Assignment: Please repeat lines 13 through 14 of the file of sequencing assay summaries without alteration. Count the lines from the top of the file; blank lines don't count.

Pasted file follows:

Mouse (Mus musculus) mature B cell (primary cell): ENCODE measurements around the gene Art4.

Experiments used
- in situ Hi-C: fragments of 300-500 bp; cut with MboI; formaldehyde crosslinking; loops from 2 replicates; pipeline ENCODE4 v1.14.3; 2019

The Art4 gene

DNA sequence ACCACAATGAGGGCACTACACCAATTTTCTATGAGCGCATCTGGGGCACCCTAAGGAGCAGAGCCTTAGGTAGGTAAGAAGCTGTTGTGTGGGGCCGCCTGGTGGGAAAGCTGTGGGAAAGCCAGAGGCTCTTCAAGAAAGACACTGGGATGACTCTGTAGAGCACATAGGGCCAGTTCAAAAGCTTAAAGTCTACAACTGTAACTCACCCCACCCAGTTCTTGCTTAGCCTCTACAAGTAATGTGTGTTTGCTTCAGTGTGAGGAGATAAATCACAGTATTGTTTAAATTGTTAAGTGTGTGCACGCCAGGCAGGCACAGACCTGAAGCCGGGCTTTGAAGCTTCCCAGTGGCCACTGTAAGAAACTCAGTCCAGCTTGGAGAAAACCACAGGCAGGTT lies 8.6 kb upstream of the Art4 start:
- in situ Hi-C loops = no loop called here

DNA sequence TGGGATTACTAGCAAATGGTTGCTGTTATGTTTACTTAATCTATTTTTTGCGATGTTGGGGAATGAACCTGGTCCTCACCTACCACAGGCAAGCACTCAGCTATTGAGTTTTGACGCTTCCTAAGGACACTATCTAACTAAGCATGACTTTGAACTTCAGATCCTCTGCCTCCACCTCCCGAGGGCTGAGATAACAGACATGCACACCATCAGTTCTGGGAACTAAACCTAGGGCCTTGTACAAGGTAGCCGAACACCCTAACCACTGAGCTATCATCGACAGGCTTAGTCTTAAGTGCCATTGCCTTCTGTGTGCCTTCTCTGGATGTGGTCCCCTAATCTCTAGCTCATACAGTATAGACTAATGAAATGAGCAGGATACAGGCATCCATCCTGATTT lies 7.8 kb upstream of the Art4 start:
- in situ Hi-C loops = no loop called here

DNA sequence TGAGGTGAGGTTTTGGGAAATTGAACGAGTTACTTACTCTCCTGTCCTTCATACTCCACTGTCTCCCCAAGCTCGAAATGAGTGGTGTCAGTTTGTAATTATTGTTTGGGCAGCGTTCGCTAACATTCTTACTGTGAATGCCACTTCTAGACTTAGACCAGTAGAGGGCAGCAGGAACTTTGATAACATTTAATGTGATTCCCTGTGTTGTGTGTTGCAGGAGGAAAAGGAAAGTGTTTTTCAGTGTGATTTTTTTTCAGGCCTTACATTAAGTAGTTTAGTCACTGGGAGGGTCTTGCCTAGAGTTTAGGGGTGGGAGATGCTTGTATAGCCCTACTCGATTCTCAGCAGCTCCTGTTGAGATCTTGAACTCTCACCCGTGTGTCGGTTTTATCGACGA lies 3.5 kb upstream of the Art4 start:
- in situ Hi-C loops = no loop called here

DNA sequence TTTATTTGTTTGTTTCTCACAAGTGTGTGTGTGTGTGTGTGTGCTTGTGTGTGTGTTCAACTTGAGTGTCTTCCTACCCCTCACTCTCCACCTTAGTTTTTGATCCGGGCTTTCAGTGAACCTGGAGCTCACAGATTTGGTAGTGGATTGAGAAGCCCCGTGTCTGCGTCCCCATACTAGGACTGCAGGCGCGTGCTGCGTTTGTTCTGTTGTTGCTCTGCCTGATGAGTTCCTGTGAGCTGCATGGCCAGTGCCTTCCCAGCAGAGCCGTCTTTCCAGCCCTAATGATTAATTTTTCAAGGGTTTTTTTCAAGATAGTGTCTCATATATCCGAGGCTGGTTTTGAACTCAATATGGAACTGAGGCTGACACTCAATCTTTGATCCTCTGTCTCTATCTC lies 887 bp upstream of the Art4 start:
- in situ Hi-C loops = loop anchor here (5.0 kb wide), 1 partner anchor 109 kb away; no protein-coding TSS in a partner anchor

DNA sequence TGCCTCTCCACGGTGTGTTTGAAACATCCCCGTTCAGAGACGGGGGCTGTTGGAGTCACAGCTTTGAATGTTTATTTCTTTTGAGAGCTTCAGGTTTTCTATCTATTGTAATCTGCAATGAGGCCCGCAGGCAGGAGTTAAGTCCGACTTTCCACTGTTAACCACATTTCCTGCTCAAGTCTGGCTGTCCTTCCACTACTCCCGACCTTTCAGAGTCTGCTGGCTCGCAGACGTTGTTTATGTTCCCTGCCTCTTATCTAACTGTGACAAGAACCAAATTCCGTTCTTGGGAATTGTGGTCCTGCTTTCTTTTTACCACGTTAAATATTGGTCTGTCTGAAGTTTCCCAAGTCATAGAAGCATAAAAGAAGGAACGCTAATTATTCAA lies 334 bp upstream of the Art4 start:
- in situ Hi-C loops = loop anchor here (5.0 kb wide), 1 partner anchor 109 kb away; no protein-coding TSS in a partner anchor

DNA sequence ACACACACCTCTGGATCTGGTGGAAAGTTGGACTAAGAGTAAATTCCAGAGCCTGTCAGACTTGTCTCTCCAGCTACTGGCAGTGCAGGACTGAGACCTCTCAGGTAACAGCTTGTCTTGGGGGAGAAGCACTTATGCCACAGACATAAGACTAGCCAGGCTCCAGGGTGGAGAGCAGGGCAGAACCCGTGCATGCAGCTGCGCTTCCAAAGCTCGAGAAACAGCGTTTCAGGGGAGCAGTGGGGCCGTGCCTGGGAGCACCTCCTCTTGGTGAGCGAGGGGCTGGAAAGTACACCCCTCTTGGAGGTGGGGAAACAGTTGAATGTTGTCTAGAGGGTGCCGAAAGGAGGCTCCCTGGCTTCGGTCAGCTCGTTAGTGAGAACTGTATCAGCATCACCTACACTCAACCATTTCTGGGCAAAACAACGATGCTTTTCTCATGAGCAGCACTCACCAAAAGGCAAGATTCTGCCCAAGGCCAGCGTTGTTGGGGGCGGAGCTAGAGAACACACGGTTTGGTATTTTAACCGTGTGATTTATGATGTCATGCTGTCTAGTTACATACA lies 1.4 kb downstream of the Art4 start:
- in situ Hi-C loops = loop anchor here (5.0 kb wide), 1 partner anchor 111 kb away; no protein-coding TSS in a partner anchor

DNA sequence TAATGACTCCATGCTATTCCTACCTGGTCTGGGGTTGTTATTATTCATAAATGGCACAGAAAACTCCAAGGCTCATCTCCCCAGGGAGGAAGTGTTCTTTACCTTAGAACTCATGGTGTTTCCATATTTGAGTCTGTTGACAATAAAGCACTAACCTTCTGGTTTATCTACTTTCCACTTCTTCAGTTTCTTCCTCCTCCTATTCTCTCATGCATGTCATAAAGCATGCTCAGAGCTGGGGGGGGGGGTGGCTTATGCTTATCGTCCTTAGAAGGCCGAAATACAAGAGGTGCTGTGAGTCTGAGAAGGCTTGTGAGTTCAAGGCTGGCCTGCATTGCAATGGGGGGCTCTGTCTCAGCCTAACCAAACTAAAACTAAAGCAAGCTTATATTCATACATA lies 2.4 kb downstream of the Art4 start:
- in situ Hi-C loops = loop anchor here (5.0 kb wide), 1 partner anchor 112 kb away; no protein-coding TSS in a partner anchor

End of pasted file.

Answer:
DNA sequence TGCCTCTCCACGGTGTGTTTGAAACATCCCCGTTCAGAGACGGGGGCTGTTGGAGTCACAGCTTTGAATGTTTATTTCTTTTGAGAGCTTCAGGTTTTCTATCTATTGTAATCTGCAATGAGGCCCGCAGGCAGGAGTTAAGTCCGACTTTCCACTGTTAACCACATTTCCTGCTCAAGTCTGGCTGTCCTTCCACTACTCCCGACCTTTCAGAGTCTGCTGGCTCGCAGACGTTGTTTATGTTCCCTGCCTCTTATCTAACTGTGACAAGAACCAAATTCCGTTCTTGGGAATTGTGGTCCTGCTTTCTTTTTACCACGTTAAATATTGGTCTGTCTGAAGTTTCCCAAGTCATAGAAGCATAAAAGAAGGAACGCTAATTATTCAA lies 334 bp upstream of the Art4 start:
- in situ Hi-C loops = loop anchor here (5.0 kb wide), 1 partner anchor 109 kb away; no protein-coding TSS in a partner anchor